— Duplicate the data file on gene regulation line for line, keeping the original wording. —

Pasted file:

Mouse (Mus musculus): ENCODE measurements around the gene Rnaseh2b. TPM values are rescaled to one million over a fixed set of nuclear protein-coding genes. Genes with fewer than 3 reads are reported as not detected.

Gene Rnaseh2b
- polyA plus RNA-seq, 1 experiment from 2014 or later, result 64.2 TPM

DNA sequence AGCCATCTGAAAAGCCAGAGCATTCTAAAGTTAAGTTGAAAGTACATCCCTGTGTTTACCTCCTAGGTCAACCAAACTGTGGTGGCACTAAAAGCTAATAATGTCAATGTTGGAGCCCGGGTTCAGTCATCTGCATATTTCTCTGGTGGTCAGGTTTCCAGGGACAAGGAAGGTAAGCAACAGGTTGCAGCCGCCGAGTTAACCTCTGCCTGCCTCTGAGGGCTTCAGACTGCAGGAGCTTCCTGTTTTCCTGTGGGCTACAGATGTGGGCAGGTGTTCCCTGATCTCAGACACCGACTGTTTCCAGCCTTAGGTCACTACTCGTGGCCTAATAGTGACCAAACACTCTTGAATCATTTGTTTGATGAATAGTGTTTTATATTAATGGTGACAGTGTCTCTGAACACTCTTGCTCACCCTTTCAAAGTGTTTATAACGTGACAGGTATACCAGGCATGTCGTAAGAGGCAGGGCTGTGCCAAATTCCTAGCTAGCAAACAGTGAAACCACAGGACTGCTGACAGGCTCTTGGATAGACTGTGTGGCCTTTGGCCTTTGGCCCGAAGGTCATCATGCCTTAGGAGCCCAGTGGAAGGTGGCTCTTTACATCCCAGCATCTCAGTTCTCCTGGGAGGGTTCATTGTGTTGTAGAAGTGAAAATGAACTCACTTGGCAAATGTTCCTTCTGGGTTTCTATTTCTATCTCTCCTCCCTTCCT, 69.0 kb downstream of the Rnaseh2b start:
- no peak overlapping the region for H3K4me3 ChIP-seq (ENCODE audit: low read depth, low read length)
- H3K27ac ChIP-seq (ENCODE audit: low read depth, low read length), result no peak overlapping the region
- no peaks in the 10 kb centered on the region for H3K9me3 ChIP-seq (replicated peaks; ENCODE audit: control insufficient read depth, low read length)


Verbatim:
Mouse (Mus musculus): ENCODE measurements around the gene Rnaseh2b. TPM values are rescaled to one million over a fixed set of nuclear protein-coding genes. Genes with fewer than 3 reads are reported as not detected.

Gene Rnaseh2b
- polyA plus RNA-seq, 1 experiment from 2014 or later, result 64.2 TPM

DNA sequence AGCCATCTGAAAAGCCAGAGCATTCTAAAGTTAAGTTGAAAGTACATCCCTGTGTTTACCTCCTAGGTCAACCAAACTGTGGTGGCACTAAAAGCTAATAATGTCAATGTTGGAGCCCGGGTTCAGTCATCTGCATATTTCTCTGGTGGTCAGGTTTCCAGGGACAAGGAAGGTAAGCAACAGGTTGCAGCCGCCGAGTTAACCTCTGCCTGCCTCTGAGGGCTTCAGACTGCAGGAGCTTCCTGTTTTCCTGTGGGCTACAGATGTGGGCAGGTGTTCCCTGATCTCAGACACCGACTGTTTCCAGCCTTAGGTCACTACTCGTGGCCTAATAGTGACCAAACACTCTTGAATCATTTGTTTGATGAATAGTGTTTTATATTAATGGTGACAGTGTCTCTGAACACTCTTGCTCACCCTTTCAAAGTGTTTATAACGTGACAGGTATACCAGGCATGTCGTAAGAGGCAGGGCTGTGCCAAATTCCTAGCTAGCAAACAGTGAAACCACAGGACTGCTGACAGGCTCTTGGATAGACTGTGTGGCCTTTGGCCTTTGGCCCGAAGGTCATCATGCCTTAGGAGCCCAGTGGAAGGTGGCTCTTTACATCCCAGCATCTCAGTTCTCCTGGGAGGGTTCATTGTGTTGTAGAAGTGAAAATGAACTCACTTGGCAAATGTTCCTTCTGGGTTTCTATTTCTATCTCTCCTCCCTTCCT, 69.0 kb downstream of the Rnaseh2b start:
- no peak overlapping the region for H3K4me3 ChIP-seq (ENCODE audit: low read depth, low read length)
- H3K27ac ChIP-seq (ENCODE audit: low read depth, low read length), result no peak overlapping the region
- no peaks in the 10 kb centered on the region for H3K9me3 ChIP-seq (replicated peaks; ENCODE audit: control insufficient read depth, low read length)